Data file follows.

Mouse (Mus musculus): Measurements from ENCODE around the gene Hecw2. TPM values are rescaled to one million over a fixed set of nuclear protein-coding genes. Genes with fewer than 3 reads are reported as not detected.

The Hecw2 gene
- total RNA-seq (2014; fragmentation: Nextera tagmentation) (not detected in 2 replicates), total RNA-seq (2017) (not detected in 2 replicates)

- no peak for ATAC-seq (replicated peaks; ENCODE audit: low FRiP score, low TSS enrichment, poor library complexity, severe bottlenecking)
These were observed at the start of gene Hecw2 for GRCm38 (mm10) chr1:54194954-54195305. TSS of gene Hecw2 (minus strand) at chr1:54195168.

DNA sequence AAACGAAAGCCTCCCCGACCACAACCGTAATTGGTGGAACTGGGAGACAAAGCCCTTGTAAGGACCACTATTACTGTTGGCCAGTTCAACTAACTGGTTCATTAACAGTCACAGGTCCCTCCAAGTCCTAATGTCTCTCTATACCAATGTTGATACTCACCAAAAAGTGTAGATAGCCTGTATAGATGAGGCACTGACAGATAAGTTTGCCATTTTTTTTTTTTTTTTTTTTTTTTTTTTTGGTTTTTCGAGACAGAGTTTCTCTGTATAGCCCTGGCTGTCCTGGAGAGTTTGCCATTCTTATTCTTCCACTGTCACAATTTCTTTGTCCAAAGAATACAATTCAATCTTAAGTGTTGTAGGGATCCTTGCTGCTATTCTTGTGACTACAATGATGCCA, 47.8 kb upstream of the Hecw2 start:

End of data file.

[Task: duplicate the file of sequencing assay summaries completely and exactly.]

Mouse (Mus musculus): Measurements from ENCODE around the gene Hecw2. TPM values are rescaled to one million over a fixed set of nuclear protein-coding genes. Genes with fewer than 3 reads are reported as not detected.

The Hecw2 gene
- total RNA-seq (2014; fragmentation: Nextera tagmentation) (not detected in 2 replicates), total RNA-seq (2017) (not detected in 2 replicates)

- no peak for ATAC-seq (replicated peaks; ENCODE audit: low FRiP score, low TSS enrichment, poor library complexity, severe bottlenecking)
These were observed at the start of gene Hecw2 for GRCm38 (mm10) chr1:54194954-54195305. TSS of gene Hecw2 (minus strand) at chr1:54195168.

DNA sequence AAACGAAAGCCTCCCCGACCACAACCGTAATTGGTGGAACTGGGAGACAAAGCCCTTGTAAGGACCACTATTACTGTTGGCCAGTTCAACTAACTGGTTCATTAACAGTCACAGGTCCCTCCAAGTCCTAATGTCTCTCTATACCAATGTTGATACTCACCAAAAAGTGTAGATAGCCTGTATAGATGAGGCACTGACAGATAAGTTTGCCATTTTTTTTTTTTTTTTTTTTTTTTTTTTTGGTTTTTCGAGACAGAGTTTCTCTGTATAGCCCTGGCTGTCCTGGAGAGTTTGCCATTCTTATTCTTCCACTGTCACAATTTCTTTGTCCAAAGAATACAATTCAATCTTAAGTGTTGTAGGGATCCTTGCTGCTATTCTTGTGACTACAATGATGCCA, 47.8 kb upstream of the Hecw2 start: